Stimulus packages are politically popular, but do they make economic sense? Russ Roberts explains the problems with public policy measures intended to provide short-term economic stimulus.
A less measured way to put this would be, why Keynesianism was wrong in 1936, 1956, 1976, and will be wrong in the year 2056. In other words, Keynesianism is just wrong analytically and practically as argued by both Hayek (analytically) and Friedman (practically). But it does have a powerful lure politically that has persisted despite its intellectual defeat by first Hayek, then Friedman, and finally by Lucas. Perhaps nobody has explained why it has such political sway as well as James M. Buchanan, starting with Public Principles of Public Debt and continuing in Democracy in Deficit: The Political Legacy of Lord Keynes (with Richard Wagner).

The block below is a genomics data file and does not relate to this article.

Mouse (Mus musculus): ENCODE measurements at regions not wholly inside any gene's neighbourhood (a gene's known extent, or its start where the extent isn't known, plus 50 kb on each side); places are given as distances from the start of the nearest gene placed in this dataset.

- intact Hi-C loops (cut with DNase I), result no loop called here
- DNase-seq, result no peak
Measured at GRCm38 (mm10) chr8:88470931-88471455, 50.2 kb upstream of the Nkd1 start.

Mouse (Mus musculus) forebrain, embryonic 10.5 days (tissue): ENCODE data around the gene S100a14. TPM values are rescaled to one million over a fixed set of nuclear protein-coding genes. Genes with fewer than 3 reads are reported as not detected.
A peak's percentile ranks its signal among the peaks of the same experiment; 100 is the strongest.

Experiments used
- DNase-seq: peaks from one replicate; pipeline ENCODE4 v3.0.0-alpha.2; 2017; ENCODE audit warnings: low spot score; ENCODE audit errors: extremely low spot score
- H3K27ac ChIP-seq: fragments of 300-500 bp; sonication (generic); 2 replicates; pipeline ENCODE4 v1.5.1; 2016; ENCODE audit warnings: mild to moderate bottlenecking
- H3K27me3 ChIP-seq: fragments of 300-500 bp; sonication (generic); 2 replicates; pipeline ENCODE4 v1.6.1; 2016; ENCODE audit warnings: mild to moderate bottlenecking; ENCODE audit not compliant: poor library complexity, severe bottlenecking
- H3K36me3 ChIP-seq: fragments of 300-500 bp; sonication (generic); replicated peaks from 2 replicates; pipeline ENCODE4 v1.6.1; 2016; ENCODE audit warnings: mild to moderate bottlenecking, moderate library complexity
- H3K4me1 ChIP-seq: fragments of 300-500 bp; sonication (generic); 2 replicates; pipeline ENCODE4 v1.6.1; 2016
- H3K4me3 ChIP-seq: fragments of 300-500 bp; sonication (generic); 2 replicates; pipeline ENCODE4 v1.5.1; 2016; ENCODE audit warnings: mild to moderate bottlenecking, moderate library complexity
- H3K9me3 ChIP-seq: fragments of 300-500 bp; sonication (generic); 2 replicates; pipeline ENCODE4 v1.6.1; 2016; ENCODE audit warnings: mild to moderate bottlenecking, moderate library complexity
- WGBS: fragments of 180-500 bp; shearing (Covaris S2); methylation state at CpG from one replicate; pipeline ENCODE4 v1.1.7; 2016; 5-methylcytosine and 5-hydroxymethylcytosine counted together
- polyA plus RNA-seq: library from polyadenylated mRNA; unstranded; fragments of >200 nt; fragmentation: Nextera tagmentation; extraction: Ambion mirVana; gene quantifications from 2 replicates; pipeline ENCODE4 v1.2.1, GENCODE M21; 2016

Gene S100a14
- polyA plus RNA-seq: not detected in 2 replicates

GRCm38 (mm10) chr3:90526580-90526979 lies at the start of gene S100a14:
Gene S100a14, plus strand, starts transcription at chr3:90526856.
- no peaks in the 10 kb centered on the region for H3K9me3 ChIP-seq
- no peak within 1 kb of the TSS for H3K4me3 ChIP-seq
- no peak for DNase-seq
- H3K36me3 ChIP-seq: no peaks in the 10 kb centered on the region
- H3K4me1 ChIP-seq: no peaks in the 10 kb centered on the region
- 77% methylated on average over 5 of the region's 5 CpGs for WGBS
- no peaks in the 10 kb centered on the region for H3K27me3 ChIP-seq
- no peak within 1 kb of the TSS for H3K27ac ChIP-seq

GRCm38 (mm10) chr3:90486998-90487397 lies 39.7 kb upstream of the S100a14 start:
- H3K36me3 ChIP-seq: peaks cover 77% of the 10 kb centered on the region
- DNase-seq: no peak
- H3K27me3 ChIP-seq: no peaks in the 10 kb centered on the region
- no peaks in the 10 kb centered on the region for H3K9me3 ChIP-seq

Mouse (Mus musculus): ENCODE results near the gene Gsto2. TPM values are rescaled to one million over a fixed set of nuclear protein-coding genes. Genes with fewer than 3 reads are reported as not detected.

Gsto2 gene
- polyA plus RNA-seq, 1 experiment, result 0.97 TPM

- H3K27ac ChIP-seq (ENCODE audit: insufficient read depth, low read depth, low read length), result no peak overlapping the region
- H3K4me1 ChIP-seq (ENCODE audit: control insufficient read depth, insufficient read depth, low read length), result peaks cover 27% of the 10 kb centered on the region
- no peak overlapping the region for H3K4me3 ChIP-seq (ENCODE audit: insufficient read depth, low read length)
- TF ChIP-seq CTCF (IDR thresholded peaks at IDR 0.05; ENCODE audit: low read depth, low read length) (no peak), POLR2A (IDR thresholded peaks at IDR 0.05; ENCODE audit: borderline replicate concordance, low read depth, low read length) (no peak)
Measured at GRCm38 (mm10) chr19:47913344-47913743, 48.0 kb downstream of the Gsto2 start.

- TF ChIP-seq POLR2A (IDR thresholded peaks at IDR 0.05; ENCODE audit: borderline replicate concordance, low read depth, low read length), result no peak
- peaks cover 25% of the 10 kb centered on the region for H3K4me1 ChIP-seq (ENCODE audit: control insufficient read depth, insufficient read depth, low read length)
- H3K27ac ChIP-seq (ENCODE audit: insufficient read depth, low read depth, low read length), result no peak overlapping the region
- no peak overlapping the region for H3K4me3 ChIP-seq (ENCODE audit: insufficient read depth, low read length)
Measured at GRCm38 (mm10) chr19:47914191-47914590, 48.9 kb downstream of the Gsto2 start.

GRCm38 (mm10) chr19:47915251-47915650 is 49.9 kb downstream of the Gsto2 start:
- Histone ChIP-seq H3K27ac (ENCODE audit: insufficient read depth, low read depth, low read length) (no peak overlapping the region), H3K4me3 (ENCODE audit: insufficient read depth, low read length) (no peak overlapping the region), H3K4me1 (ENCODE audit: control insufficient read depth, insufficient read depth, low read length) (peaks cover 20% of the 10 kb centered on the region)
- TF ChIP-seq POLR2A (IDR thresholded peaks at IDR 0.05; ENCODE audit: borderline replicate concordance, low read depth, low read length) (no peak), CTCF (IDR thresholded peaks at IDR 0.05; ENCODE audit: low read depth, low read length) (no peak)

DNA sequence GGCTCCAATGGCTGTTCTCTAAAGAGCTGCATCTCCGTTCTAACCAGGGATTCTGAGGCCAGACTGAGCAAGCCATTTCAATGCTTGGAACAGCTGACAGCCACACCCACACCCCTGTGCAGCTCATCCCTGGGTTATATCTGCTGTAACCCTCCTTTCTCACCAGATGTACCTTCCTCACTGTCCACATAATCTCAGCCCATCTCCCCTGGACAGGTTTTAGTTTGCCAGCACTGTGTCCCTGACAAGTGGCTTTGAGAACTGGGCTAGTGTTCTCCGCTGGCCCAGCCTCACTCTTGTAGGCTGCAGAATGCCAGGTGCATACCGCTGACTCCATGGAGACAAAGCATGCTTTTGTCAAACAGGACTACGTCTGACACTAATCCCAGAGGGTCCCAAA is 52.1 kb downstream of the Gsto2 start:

Hopefully, the listeners of NPR will hear Russ Roberts's reasoned argument and pay attention to what he is trying to say to them about the less than stellar track-record of policies that attempt to provide economic stimulus, as compared to the success of policies that promote long run economic growth by structuring and aligning incentives so that we are more productive and more innovative.